7. Positive action is permitted in certain circumstances
Brazilian employment law permits, although does not require, organisations to adopt temporary “positive action” measures aimed at establishing equality between women and men. They are allowed to launch initiatives to correct “distortions” that affect women’s access to employment, working conditions and training.
8. Employer contributions
All employees have an account with the national Fundo de Garantia do Tempo de Serviço (Service Guarantee Fund), into which their employer must pay the equivalent of 8% of the employee’s pay per month. Employees are entitled to withdraw the balance as a severance payment in certain circumstances.
9. Contracts can be terminated at any time
An employer or employee can generally terminate a contract at any time without any particular reason, providing proper notice is given. There are protections for those in certain circumstances, such as pregnancy or maternity.
10. No obligation to  inform or consult
There is no general statutory obligation to inform and consult employees or their representatives. Trade unions do not have a general right to be informed and consulted, for example on collective redundancies or business transfers. If they are, this entitlement will be based only on collective agreements.

My Comment:  As always,  the grass will seem greener over the fence,  but there's not much here to make our lives any easier.      web-page

Business grounds for rejecting requests for flexible working

If an employer decides to reject an employee’s request to work flexibly, it must do so for one of the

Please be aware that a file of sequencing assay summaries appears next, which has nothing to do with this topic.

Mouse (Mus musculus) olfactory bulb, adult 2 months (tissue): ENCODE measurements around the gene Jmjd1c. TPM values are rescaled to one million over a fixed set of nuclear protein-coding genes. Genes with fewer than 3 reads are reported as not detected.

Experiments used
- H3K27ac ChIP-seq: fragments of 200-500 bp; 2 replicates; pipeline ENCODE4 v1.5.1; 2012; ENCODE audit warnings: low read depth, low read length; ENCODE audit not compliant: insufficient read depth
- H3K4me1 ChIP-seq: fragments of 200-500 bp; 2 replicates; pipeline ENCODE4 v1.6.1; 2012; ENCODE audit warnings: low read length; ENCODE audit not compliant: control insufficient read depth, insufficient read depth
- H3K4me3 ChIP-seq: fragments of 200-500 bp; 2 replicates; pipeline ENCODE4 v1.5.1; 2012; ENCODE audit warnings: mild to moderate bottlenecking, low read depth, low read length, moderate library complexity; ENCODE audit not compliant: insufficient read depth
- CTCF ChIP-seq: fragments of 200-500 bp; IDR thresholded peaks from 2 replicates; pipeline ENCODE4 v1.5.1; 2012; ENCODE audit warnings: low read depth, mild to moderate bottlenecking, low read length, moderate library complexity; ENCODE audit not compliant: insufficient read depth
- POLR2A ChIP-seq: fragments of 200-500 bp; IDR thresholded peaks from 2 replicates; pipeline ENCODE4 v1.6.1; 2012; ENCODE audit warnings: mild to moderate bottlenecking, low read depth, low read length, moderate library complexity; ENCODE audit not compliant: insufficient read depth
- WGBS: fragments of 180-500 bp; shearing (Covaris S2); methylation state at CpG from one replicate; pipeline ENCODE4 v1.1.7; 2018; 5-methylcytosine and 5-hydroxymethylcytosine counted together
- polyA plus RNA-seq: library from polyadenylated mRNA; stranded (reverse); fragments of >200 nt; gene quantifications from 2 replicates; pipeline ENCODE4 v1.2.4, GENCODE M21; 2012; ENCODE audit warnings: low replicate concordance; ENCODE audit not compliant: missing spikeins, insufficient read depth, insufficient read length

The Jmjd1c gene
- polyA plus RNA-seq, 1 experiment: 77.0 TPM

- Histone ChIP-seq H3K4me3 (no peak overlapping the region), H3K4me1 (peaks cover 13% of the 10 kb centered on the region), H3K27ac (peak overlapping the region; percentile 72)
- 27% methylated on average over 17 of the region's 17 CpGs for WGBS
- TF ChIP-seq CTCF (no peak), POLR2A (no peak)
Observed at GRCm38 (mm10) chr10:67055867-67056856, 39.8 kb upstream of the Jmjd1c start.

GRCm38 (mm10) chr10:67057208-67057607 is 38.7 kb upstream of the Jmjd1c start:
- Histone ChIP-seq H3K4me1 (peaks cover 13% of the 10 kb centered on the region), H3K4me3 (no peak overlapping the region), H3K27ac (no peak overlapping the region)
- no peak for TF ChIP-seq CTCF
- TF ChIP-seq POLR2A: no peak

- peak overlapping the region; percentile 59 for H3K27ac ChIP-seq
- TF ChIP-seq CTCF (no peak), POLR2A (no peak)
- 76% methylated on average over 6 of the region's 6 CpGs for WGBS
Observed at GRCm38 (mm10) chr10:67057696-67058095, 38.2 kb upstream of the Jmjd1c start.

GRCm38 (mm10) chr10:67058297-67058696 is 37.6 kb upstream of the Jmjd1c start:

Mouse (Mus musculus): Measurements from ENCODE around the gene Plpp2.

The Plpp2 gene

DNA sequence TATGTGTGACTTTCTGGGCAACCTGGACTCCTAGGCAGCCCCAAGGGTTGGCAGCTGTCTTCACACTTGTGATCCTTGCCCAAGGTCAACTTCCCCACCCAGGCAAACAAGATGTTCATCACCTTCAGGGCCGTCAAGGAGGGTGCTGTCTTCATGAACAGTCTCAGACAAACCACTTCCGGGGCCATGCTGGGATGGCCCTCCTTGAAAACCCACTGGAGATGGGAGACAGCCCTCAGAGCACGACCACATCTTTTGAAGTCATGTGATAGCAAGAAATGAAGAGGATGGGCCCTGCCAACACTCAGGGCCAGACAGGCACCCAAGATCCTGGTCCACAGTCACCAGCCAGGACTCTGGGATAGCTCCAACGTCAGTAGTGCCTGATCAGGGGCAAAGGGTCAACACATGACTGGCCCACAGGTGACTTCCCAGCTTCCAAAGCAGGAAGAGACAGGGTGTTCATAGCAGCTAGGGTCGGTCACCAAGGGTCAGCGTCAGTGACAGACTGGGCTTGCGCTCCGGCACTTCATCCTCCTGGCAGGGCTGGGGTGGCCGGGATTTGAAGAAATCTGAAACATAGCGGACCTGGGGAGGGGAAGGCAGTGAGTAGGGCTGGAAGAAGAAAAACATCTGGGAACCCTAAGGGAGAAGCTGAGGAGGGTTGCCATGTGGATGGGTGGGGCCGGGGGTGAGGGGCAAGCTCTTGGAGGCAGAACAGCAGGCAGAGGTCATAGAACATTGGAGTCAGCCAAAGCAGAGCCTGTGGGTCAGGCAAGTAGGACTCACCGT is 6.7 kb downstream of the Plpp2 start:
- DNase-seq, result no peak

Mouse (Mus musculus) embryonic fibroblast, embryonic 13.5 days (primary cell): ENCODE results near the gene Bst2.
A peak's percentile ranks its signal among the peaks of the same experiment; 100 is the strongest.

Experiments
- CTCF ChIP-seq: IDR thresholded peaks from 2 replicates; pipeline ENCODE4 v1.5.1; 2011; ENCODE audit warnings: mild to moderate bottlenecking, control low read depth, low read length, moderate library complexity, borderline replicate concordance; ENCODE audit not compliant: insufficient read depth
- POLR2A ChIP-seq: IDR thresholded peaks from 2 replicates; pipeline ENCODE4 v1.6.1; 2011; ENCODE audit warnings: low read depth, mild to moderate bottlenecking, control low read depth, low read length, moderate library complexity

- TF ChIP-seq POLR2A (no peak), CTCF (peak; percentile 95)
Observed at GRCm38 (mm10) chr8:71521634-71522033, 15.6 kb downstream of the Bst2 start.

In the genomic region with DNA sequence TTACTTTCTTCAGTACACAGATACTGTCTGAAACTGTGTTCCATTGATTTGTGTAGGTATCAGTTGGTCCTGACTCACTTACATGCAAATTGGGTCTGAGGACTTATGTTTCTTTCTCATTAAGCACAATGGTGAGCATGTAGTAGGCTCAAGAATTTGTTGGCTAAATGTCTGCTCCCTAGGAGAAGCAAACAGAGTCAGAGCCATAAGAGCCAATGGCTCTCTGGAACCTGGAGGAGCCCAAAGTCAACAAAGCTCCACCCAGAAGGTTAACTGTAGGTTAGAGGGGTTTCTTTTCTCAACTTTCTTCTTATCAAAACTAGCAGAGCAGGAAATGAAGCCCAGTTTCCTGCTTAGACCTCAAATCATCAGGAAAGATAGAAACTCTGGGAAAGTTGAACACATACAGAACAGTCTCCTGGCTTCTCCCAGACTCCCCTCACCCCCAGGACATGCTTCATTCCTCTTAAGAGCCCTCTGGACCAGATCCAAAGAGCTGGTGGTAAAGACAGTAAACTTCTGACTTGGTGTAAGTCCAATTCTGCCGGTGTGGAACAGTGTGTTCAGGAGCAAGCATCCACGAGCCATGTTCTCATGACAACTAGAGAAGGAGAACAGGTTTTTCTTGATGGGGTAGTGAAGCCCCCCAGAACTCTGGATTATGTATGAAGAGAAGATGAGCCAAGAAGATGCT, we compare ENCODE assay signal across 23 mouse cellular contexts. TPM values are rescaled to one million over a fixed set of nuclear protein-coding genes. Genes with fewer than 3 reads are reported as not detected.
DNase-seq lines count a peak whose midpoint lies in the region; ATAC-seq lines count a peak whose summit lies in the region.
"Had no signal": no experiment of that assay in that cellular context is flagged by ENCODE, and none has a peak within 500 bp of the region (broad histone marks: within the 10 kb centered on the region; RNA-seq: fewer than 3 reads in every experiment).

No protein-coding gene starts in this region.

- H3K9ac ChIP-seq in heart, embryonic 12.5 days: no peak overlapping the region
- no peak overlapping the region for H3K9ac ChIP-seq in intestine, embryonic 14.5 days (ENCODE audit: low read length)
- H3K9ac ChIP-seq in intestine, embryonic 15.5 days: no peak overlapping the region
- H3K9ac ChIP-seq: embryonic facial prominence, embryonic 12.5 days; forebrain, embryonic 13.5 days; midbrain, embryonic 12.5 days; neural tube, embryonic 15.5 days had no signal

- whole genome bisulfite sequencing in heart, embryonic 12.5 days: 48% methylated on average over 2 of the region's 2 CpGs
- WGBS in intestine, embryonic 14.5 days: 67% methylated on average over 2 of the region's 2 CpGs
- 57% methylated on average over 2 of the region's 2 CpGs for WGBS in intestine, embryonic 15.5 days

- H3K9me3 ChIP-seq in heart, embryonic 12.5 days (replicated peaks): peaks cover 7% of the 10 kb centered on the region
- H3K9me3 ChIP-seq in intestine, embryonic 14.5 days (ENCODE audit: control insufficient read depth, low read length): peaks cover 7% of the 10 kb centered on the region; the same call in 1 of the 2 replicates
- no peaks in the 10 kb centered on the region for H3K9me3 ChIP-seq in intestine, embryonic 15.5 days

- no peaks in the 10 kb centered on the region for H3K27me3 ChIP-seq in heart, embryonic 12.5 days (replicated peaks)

following business reasons:
  • the burden of additional costs;
  • an inability to reorganise work among existing staff;
  • an inability to recruit additional staff;
  • a detrimental impact on quality;
  • a detrimental impact on performance;
  • a detrimental effect on ability to meet customer demand;
  • insufficient work for the periods the employee proposes to work; and
  • a planned structural change to the business.
The line manager must not reject a request for any other reason.
For example, an employee works in a call centre between 8am and 4pm. She has submitted a request to work between 10am and 6pm to avoid peak-time traffic. The employer has discussed the request with the employee. However, it does not feel able accommodate the employee’s proposal as the hours that they currently work are when the company receives the most calls from its customers, and seeing as the company is already short-staffed, it does not feel that it can cope with a reduction in staff working at the time that the employee works. The employer can reject the request on the basis that the change in the employee’s working time would have a detrimental effect on the company’s ability to meet customer demand. It could also reject the application if, because of a shortage in staff, it would be unable to reorganise the employee’s work.

My Comment :    Well,   we will just have to see won’t we?    Employees have an amazing ability to come up with the most bazaar interpretations of new legislation,  and I don’t expect this will be any easier to interpret!   see webpage